First time this happens but it will continue and, eventually, companion and highly intelligent animals will no longer be mere property. It’s just a matter of time because the scientific evidence is simply overwhelming. Kudos to the judge for realizing that!/http://www.msn.com/en-us/news/offbeat/j … ar-AAbqjQo
I also read this article and the judge has only granted an appeal to hear both sides and then will make a ruling. The fact that she even granted an appeal was far more than the other appellate judges would do, but we will have to wait on the verdict after the hearings.
Yes, but the fact that the judge is actually considering it a possibility is a HUGE step in the right direction, if you ask me.
I reread the article and yet another one on this case, and it seems that by granting a writ of habeous corpus that the judge did in fact declare the chimps are persons de facto. Since the laws concerning the writ state that it can only be applied to a person.
Yes, but it can be ‘thrown off’ and it would go back to what it was but, like I said, the fact that there was one judge that thought the concept has merit is very important as it sets a legal precedent.
Don’t get too excited, those animal rights people would just as well like to see your birds taken away on the same grounds
Michael, that is just PIJAC talking. Other countries have done it and nobody got their birds taken away so why would it happen here? They even sent a letter around stating exactly that same nonsense years back but it’s just scare tactics (I also think it’s an insult to people’s intelligence) by the very powerful and billionaire pet industry because it would not benefit them if animals were treated better (Lord forbid their bottom line suffers and they end up making millions instead of billions!). Anybody who loves birds should want them to have a right to good care and not be treated like a mere possession. Nobody is arguing that parrots as pets are, unfortunately for them, here to stay but, at least, let’s give them as good a life as we can.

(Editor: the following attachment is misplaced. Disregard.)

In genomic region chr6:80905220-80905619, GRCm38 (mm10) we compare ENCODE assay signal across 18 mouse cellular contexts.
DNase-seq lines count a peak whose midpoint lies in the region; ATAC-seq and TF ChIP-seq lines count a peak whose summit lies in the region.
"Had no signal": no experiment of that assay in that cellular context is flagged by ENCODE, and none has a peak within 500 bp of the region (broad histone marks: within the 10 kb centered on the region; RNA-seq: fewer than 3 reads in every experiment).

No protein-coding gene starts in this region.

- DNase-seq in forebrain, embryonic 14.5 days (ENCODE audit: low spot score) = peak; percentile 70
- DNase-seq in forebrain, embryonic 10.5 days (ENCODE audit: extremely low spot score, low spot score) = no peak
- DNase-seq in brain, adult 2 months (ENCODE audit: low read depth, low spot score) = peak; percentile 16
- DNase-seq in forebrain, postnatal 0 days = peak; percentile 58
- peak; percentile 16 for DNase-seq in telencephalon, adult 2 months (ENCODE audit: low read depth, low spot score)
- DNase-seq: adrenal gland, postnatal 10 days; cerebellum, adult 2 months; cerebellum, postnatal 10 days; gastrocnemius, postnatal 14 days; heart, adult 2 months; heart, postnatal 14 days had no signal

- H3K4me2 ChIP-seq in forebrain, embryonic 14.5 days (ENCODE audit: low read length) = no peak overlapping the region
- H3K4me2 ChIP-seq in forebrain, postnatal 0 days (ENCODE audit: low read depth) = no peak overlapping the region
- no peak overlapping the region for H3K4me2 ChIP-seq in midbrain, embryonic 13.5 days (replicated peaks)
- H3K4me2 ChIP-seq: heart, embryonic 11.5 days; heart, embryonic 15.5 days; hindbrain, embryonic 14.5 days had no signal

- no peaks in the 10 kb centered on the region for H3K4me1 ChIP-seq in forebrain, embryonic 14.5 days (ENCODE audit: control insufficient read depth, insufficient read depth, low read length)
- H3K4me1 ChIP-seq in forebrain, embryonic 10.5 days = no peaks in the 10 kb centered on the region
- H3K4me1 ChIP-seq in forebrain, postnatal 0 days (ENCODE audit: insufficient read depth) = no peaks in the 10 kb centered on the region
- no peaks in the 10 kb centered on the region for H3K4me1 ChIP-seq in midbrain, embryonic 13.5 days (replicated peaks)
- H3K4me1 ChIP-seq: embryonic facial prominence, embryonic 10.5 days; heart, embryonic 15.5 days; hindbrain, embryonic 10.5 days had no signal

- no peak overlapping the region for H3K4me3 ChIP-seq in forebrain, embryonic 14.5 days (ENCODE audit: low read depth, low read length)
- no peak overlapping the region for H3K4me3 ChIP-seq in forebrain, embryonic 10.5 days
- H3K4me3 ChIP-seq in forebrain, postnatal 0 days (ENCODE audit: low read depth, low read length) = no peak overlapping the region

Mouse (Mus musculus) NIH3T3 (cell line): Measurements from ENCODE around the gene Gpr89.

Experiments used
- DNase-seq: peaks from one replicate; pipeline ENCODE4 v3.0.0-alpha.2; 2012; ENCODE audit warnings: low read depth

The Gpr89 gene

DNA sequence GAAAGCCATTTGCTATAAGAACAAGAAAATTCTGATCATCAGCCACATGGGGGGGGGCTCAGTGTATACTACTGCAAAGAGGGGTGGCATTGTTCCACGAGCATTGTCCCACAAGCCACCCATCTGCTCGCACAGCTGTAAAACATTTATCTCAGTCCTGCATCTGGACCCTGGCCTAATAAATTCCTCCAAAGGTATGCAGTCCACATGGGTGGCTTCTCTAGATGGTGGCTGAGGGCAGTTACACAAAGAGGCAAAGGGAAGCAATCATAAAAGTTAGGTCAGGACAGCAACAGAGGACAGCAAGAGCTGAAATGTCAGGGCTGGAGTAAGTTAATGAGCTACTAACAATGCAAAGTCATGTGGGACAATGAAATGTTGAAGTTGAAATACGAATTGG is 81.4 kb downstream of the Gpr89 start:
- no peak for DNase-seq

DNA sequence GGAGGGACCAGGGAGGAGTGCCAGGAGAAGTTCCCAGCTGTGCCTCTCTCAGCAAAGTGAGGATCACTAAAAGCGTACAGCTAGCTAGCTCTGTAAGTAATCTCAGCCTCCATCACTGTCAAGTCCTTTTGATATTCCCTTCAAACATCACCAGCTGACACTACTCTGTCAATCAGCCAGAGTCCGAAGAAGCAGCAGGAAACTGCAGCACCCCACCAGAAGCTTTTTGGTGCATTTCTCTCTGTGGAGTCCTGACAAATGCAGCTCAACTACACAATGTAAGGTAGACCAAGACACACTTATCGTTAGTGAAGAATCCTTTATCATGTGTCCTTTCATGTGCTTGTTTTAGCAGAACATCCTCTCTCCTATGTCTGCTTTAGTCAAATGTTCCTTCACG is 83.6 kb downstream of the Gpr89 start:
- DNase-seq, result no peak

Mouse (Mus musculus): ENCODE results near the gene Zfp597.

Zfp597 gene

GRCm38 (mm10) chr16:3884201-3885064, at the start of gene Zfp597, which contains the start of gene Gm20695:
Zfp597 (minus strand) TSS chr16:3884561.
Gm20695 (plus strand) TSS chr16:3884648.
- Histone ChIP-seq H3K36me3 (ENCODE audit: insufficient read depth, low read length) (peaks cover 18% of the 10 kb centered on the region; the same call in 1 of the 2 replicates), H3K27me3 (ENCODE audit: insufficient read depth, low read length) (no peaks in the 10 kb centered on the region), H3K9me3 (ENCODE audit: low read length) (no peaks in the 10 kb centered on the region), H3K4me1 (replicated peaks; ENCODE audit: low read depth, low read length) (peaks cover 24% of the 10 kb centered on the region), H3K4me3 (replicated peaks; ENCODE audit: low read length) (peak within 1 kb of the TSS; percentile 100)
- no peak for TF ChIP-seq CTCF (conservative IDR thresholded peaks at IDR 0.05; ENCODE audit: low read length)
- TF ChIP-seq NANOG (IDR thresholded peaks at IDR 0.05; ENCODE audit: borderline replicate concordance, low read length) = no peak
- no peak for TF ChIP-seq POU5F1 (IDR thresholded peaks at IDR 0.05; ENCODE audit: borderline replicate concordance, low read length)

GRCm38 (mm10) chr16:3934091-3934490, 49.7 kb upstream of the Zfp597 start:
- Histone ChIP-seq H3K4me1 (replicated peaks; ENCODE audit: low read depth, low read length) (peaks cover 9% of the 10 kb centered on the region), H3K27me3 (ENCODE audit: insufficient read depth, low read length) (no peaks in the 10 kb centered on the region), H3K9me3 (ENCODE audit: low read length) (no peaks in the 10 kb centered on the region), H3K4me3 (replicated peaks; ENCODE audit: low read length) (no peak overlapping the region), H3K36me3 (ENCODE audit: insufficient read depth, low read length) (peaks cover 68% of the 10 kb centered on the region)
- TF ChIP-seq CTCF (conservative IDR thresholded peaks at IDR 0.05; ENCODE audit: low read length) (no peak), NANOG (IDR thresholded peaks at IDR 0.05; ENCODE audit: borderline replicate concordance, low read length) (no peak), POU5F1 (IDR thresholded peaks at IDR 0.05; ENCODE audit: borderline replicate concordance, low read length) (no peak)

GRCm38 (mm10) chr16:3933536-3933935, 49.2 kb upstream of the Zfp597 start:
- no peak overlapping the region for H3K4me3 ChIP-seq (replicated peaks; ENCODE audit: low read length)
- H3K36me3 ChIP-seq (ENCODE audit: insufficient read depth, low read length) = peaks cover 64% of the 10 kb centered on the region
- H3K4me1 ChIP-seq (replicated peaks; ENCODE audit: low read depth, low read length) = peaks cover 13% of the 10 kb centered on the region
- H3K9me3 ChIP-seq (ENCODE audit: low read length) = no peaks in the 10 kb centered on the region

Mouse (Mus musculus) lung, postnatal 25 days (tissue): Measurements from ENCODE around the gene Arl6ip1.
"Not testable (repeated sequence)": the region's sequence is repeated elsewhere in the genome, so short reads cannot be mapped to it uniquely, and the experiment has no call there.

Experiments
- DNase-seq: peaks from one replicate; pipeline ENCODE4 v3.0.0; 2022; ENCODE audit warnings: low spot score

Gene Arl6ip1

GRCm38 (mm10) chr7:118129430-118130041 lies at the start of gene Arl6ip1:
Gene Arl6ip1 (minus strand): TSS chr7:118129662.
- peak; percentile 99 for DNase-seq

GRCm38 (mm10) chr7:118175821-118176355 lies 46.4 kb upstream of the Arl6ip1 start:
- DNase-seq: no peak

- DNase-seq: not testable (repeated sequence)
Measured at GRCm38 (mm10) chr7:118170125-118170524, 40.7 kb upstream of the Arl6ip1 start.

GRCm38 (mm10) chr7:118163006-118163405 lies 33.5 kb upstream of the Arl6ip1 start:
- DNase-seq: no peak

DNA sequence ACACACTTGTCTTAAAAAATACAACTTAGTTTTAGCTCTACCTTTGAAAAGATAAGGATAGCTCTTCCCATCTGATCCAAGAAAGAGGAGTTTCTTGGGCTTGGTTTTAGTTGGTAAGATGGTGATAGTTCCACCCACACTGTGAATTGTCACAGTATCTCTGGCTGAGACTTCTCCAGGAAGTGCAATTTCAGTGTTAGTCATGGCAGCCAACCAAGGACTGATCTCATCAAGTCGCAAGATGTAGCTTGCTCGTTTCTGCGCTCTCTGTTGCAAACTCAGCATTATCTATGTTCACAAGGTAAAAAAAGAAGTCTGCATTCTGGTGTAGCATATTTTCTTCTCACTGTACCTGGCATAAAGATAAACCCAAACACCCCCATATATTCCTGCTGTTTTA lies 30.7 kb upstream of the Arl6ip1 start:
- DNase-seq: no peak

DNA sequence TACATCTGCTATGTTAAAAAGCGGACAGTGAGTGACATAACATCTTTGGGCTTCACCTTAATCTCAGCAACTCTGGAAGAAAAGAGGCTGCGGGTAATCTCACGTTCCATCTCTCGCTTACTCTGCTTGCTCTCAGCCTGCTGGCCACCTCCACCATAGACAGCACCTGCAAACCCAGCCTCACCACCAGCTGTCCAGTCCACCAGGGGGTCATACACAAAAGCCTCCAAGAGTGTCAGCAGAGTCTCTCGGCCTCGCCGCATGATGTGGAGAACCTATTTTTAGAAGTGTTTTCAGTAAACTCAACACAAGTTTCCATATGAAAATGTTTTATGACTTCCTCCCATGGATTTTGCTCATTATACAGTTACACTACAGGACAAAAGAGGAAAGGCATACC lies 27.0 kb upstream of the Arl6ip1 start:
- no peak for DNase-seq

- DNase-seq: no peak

I agree, I think some laws should be passed for the keeping of parrots, now anybody can purchase a parrot, without proper knowledge and facilities and I strongly believe that parrots while more common are as intelligent as monkeys, dolphins, etc.
Yes, they are not only highly intelligent, they are also incredibly loving and it’s a shame that, legally, they are consider no better than a table.
You don’t want a bureaucratic government agency telling you what you can and can’t do with your bird. You can be certain that the people who make the laws will know even less about parrots than the most incompetent parrot owner you’ve ever met. Most of it will just be fines to collect money for the government with no interest to actual animal welfare.Other laws may even be a danger to the animals just because somebody thinks it’s a noble cause. For example, in a few European countries wing clipping has been outlawed. While I am one of the strongest proponents of not clipping, I don’t think it would be safe for that to just become a mandated law overnight. It’s fare more important that people come to realize that flight is good and learn to manage it safely than to follow the law, not clip wings, and condemn the bird to life in cage or let it get lost. You cannot make a law that people have to treat their pets with respect. You can only make laws pertaining to certain actions and those actions are entirely arbitrary. If the government has power to regulate this, then they can also come up with absurdly restrictive laws. In some countries they regulate cage size. What’s to stop the animal rights fanatics from raising the cage size limit to an absurd point that makes ownership entirely impossible? Who is to actually say that a 20x20 cage is too small but a 24x24 cage is legal for the same bird? Why not 48x48 or an aviary the size of a house? Once you let the bureaucrats in, you can be certain it will cost money but you cannot be certain of anything good ever coming out of it.Education is the only way. Showing people how intelligent and valuable these creatures are, educating them on good care, shining the light, helping them actually make it work. That’s the only way to actually improve parrot welfare.